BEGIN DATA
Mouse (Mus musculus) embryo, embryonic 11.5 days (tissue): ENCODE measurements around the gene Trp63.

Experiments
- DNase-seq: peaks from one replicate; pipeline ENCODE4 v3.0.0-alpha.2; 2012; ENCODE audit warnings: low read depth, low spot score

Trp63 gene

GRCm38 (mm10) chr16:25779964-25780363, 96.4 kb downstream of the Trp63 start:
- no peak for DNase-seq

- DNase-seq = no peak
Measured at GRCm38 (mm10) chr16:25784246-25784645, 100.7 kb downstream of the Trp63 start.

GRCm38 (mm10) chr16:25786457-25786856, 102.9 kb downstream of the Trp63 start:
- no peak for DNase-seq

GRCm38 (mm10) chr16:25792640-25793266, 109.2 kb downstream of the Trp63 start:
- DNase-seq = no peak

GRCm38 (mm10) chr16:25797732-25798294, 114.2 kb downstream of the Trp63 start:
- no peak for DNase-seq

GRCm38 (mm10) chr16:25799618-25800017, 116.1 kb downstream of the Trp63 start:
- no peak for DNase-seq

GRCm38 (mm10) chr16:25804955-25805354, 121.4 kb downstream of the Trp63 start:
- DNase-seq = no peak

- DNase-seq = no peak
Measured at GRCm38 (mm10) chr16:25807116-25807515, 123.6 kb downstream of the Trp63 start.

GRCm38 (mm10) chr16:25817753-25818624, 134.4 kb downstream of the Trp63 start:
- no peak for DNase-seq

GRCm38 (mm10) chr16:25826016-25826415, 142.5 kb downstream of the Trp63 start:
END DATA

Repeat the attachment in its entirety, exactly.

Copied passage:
Mouse (Mus musculus) embryo, embryonic 11.5 days (tissue): ENCODE measurements around the gene Trp63.

Experiments
- DNase-seq: peaks from one replicate; pipeline ENCODE4 v3.0.0-alpha.2; 2012; ENCODE audit warnings: low read depth, low spot score

Trp63 gene

GRCm38 (mm10) chr16:25779964-25780363, 96.4 kb downstream of the Trp63 start:
- no peak for DNase-seq

- DNase-seq = no peak
Measured at GRCm38 (mm10) chr16:25784246-25784645, 100.7 kb downstream of the Trp63 start.

GRCm38 (mm10) chr16:25786457-25786856, 102.9 kb downstream of the Trp63 start:
- no peak for DNase-seq

GRCm38 (mm10) chr16:25792640-25793266, 109.2 kb downstream of the Trp63 start:
- DNase-seq = no peak

GRCm38 (mm10) chr16:25797732-25798294, 114.2 kb downstream of the Trp63 start:
- no peak for DNase-seq

GRCm38 (mm10) chr16:25799618-25800017, 116.1 kb downstream of the Trp63 start:
- no peak for DNase-seq

GRCm38 (mm10) chr16:25804955-25805354, 121.4 kb downstream of the Trp63 start:
- DNase-seq = no peak

- DNase-seq = no peak
Measured at GRCm38 (mm10) chr16:25807116-25807515, 123.6 kb downstream of the Trp63 start.

GRCm38 (mm10) chr16:25817753-25818624, 134.4 kb downstream of the Trp63 start:
- no peak for DNase-seq

GRCm38 (mm10) chr16:25826016-25826415, 142.5 kb downstream of the Trp63 start: